"Endless Forms Most Beautiful," February 12, 1809
This past Saturday, I set forth with my teenagers to NYC, taking the usual Northeast Corridor line through the lovely Jersey railroad right-of-ways to Penn Station. Our destination was the American Museum of Natural History (AMNH), a stately building facing Central Park. We climbed the stone steps and admired the reliefs of various animals past and present carved into the stone . Tickets in hand, we wended our way through corridors to the Rose Center for Earth and Space where I met my friends, "A" and "J," in the vicinity of Jupiter. "A" joined us for our appointment with evolution. "J" had familial guide duties for her aunt who was visiting The City so we chatted briefly, took our leave and "until next times" and headed for the Darwin exhibit.
I figured Feb. 11th was a suitable date for such a visit since today is Charles Robert Darwin's 197th birthday. Given that NYC received record snowfall last night and today, the date was a wise choice. There were quite a number of people milling though the exhibit hall, and my rather impatient teenagers wanted to fly through the exhibit rather than dwelling over each and every bit of fascinating minutiae. I managed to slow the kids down somewhat, and concentrated on some key items. Darwin's notes sent shivers down my spine. Here were the great scientist's writings, yellowed with time, before my eyes. Words speaking across the years. My favorite display was comprised of the many plant specimens which he collected and notated. Perhaps these especially appealed to me because I studied botany as an undergrad. I collected and pressed my own plant specimens and fancied myself at that time as becoming a roving naturalist. Darwin took great care in drying and pressing the specimens as well as artfully arranging them. The bird specimens were also interesting. All Darwin's collections were arranged to highlight the patterns which he observed. His magnifying glass was on display as well as an elaborate reconstruction of his study at Down House. In the days of the polymerase chain recation and its revolutionary role in the study of molecular evolution, it is amazing to think that Darwin used such a simple instrument. Of course, he had the very best instruments at hand which serve any scientist well - his acute mind and his keen powers of observation. That the patterns of our molecular evolutionary Tree of Life are so consistent with Darwin's theory of evolution speak greatly to its fundamental underpinnings.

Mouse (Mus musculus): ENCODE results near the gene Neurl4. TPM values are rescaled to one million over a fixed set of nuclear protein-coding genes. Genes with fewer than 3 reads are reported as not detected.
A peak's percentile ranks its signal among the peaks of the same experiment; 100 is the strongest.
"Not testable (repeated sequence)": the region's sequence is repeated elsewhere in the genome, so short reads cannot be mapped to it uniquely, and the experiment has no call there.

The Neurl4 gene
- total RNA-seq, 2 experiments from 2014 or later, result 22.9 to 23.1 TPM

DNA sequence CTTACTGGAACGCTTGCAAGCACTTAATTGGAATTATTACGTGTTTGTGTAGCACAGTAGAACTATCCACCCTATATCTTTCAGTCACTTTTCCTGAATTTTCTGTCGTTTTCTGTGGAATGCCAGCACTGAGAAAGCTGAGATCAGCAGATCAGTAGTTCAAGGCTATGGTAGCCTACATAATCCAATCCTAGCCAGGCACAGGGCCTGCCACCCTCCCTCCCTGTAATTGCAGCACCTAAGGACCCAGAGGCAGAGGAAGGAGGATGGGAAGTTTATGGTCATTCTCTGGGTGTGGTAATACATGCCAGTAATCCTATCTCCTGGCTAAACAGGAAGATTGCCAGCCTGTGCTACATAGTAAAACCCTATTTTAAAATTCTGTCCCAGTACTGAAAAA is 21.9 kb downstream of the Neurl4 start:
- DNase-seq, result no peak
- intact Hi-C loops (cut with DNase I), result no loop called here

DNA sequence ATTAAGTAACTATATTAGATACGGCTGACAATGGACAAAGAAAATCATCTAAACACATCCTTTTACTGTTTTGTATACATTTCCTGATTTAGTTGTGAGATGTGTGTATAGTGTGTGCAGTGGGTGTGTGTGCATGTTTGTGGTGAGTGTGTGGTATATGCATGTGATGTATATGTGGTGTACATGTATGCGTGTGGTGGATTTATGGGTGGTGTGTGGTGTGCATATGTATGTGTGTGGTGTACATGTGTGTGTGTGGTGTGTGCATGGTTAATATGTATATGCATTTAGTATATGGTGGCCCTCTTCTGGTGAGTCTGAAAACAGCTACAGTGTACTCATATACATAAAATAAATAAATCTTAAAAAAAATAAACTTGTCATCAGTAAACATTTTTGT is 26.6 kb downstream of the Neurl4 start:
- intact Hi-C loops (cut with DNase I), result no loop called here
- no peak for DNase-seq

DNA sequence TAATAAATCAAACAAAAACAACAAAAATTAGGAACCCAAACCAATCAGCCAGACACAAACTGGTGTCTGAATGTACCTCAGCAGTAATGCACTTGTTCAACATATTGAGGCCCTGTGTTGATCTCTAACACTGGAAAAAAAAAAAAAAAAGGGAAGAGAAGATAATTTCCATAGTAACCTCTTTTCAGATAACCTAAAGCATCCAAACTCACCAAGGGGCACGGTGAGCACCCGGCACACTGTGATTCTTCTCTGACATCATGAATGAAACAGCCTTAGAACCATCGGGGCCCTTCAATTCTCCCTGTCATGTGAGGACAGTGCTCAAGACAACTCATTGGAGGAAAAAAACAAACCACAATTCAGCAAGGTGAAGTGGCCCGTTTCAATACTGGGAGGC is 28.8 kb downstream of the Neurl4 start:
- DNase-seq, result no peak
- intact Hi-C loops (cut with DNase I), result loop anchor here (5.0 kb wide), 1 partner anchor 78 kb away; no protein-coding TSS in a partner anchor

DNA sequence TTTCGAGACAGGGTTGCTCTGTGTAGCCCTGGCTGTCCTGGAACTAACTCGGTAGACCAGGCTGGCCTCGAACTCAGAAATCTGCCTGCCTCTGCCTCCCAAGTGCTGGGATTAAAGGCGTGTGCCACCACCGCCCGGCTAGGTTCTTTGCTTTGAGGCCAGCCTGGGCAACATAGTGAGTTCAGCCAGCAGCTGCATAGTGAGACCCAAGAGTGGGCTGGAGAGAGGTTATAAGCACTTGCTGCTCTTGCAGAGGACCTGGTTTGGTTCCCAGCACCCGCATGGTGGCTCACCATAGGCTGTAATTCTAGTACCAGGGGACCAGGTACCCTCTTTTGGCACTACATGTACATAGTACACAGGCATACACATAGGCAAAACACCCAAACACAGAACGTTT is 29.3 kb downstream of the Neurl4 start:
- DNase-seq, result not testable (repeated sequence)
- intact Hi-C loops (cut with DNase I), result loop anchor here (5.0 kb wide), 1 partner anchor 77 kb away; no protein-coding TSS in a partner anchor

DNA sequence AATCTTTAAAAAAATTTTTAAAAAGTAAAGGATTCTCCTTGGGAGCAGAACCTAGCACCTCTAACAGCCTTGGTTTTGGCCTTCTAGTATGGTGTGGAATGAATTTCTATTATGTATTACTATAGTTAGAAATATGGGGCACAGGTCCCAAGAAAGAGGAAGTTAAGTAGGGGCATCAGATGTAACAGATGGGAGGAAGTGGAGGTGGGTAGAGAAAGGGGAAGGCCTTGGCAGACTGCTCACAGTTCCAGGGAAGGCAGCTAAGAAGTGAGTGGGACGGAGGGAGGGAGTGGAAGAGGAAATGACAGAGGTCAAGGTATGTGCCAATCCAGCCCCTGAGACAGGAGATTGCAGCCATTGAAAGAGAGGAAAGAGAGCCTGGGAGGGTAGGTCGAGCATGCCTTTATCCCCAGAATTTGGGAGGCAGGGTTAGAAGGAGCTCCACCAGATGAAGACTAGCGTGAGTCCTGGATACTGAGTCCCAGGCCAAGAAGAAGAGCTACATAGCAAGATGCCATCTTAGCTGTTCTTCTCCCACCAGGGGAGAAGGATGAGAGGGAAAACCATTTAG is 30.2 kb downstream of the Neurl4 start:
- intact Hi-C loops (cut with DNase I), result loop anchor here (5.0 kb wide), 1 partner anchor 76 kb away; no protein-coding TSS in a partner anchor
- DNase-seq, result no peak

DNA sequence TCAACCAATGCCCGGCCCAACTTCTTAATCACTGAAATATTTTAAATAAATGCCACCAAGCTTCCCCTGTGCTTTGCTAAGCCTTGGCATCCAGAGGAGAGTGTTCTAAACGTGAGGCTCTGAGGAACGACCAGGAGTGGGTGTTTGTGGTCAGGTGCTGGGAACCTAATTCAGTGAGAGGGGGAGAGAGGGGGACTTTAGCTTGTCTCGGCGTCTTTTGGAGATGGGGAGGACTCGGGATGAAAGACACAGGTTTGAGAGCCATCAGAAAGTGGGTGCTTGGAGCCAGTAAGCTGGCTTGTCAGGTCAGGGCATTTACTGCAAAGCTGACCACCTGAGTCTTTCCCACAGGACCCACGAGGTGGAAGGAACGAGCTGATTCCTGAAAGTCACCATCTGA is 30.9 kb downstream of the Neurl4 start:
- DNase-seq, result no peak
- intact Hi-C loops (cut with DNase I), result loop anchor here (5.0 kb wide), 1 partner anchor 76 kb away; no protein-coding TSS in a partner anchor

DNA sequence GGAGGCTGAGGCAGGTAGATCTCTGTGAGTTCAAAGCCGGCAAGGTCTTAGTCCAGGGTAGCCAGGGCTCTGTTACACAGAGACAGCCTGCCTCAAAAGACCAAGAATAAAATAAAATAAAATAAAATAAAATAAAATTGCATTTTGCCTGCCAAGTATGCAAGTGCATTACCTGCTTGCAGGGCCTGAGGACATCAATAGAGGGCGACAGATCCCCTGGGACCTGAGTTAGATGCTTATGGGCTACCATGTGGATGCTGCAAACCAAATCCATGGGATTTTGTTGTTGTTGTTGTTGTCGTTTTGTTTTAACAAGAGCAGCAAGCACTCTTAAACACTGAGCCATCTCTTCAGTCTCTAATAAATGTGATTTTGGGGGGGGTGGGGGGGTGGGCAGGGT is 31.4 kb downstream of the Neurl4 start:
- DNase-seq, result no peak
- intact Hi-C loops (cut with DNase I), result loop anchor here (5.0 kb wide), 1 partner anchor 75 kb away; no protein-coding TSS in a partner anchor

I couldn't resist the lure of the inevitable gift shop where I purchased a plush facsimile of a Galapagos penguin for my daughter, and the exhibit's companion volume, Darwin: Discovering the Tree of Life by Niles Eldredge (the AMNH curator of the exhibit) for myself. Eldredge is the co-discoverer with the late Stephen Jay Gould of the theory of punctuated equilibrium. I am a couple of chapters into the book, and thus far, Eldredge is setting up Darwin's background, and the influences of his scientific predecessors and contemporaries. It's a relative short volume, and certainly there are more detailed biographies of CRD, but Eldredge's book examines the deeper thought via Darwin's notes which gave rise to the greater theory. The last chapter of the book is titled "Darwin as Anti-Christ: Creationism in the Twenty-First Century." I am resisting skipping ahead.
To date, funding for the exhibition has come from private donations from affluent individuals and charitable organizations. There are no corporate sponsors. From the Telegraph (UK), November 2005:
The Darwin exhibition frightening off corporate sponsors.
Outside of the sci-evolutiono-blogosphere, this sad state of affairs hasn't made much press in the American media. It's shameful that the Bank of America, Gillette, Procter and Gamble or Pfizer couldn't see fit to fork over money for the exhibit. The perception of the Brit-Canadian-Australo-press is that the highly vocal Christian fundamentalist segment holds corporate America by the short hairs. Given that many major coporations sponsor scientific exhibits, it seems, well, odd that the AMNH found it so difficult to nab a few industrial dollars. So, the book and the penguin were a tad pricey, but I look at it as my contribution toward the exhibit. I left without a Darwin finger puppet and was sorely disappointed.
The exhibit is part of the bicentennial celebration of Darwin's birth and will move on to Boston, Chicago and Toronto before its final destination in London in 2009. It is definitely worth a look. Finally, check out the action packed Tortoise Cam!
Doc Bushwell's bit o' trivia: my great-great Uncle Perry Hay was an associate curator (vertebrate paleontology) at the AMNH from 1901-1907. See my entry "What's Bred in the Bones," October 2005.